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Fostering Inclusion As Well As Independence

New program offers a Jewish home for young adults on the autism spectrum.

Westchester Correspondent
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Staff members of Westchester Jewish Community Services make Kiddush at program for young adults on the autism disorder spectrum.
Staff members of Westchester Jewish Community Services make Kiddush at program for young adults on the autism disorder spectrum.

The downpour drenching the streets of White Plains last week didn’t affect the Sabbath calm that had descended on the 12 people inside the Taft Community Center. The group joined to recite the candle-lighting blessings and prayers for Israel and healing, then sang the traditional Shabbat songs “Oseh Shalom” and “Shalom Aleichem,” followed by Kiddush and a Friday-night dinner together.

They were part of “Shelanu” (“Ours”), a program for young Jewish adults, ages 18-35, on the autism disorder spectrum.

Westchester Jewish Community Services developed the program, which is funded through a $150,000 grant from the UJA-Federation of New York. “We’re committed to a community that is as inclusive as possible. We want young adults on the autism spectrum to feel welcome in the Jewish community,” said Alex Roth-Kahn, managing director of the Federation’s Caring Commission.

To that end, the charity has funded programs that encourage both independence and inclusion, said Melanie Goldberg, planning executive with the Caring Commission. Starting with 18-year-olds is “a target for many programs because it’s a key development point,” she said. “Parents have described this time as ‘falling off a social services cliff.’”

Currently the program has 10 members; each pays $45 to join, which includes the option of bringing a friend to one program a month. Since the program launched in April, about 25 young adults have attended at least one event.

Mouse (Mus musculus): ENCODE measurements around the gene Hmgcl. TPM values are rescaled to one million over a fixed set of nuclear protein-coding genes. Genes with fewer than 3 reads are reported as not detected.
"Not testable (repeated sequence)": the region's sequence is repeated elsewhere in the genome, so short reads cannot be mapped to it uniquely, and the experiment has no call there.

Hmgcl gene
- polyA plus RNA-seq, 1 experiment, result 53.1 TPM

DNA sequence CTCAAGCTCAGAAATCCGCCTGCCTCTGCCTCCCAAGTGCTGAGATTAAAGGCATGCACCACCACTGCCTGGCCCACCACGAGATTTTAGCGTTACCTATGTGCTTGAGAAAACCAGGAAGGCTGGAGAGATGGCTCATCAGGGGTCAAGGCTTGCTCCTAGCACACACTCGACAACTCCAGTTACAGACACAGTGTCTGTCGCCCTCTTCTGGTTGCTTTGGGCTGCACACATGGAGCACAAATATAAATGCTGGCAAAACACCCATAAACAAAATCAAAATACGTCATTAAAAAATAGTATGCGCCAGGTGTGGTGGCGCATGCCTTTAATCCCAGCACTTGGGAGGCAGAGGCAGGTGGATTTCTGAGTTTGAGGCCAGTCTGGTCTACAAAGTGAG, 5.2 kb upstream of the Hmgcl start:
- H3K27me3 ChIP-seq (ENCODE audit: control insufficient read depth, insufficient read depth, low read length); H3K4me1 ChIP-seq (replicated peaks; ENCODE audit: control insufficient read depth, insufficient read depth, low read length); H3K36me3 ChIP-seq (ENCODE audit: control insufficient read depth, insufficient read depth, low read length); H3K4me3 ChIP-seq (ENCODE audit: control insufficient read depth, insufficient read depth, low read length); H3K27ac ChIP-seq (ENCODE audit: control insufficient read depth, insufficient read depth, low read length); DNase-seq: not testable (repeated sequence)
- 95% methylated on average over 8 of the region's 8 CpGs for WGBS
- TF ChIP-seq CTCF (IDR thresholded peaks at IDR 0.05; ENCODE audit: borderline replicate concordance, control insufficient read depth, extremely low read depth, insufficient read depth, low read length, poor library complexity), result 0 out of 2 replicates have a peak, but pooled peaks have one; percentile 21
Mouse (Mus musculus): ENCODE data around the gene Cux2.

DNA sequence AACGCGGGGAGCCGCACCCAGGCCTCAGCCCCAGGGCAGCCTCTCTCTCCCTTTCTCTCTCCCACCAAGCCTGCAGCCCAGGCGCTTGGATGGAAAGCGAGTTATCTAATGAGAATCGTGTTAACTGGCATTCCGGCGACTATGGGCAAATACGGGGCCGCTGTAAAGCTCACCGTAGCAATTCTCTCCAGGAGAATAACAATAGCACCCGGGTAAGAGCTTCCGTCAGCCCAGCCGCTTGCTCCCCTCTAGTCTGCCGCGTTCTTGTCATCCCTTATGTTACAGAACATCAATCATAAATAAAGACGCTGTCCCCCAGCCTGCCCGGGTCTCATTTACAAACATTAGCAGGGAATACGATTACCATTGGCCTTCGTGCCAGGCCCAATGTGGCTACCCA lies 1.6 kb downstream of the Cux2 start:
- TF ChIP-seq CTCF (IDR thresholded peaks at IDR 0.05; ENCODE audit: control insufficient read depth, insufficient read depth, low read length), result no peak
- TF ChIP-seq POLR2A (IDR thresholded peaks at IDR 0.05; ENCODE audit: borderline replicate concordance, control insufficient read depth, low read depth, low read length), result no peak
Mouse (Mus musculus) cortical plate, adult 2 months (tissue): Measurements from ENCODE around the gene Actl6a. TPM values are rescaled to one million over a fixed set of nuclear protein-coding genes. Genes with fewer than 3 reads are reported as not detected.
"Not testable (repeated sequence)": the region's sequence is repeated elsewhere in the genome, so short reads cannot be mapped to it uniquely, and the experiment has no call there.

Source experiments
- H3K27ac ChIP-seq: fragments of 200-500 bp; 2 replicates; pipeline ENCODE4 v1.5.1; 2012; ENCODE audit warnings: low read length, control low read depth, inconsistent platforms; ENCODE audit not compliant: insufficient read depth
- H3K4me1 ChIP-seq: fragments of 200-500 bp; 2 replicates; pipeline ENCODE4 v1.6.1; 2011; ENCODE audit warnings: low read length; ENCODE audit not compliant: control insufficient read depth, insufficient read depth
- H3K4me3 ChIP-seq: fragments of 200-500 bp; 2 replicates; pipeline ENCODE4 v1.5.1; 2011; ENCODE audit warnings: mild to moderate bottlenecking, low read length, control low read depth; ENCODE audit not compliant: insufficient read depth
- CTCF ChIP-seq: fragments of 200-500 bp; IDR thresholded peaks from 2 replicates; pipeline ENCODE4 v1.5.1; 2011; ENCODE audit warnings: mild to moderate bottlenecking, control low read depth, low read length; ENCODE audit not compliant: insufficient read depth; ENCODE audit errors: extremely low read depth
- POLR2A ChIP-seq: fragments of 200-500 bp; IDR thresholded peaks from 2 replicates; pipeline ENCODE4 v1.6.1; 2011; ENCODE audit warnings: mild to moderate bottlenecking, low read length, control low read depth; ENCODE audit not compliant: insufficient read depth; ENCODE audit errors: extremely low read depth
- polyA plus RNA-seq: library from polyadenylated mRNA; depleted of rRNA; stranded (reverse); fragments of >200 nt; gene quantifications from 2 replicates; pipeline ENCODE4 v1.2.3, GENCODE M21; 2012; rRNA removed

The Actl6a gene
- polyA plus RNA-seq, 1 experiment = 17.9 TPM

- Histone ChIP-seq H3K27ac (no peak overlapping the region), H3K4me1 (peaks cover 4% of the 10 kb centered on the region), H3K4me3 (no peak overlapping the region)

Patricia L. Grossman, director of outpatient services for People with Developmental Disabilities at WJCS in Hartsdale, said the program emerged from the need for something to engage young Jewish adults on the autism spectrum — many of whom say they don’t feel like they have a place in the Jewish community after high school.

“We knew there were individuals who were disenfranchised from synagogue; others were connected to synagogue, but feel uncomfortable. These are high-functioning individuals on the autism spectrum who crave socialization but don’t have the social skills to achieve that,” she said.

“They did not want another program,” she added. “They’re tired of going to a program. We wanted to establish a membership community where they could choose to come and pick from a menu of programs that are infused with Jewish values and traditions.”

It’s helpful to think of Shelanu as training wheels for socializing, using a membership model that’s analogous to joining a gym.

“It’s 100 percent your choice about what you want to attend,” said Robin Davies-Small, the program’s coordinator. “We tell them, ‘Tell me what you’re interested in and I’ll put it on the calendar.’ Any time a new individual joins, I ask, ‘What are you interested in?’”

Since April, activities have included “’Mocktails and Mixers,’ ‘Mock Iron Chef ‘[and] matzah pizza and a movie during Passover,” said Carrie Melcer, the program facilitator.

“We always link to Jewish values, so we’ll do volunteering with the elderly and have made Havdalah candles. It’s about re-connecting back to Judaism,” she said.

Other activities have included watching a Mets game, playing board games, bowling, gardening, and holiday-related events.

In addition, Shelanu offers a drop-in space at the Taft Community Center, Mondays from 11:30 a.m.-2:30 p.m. (excluding holidays).  Members are welcome to hang out, eat lunch, use the computer lab, or simply relax in the lounge.

Participants say that the chance to connect to peers in a Jewish context is a main attraction.

“I like the socializing part,” said Evan Rosen, a student at Westchester Community College. “It’s something to do.” His brother, Eitan Rosen, a student at Iona College, agreed, adding that he particularly likes being able to interact with other Jews.

“Here we’re facilitating more of the conversation,” Melcer said. “It’s about linking people, and letting them go.”

For more information about Shelanu, contact Robin Davies-Small,, or (914) 949-7699, x509.

Last Update:

06/24/2014 - 18:58
autism, Shelanu, Westchester Jewish Community Services
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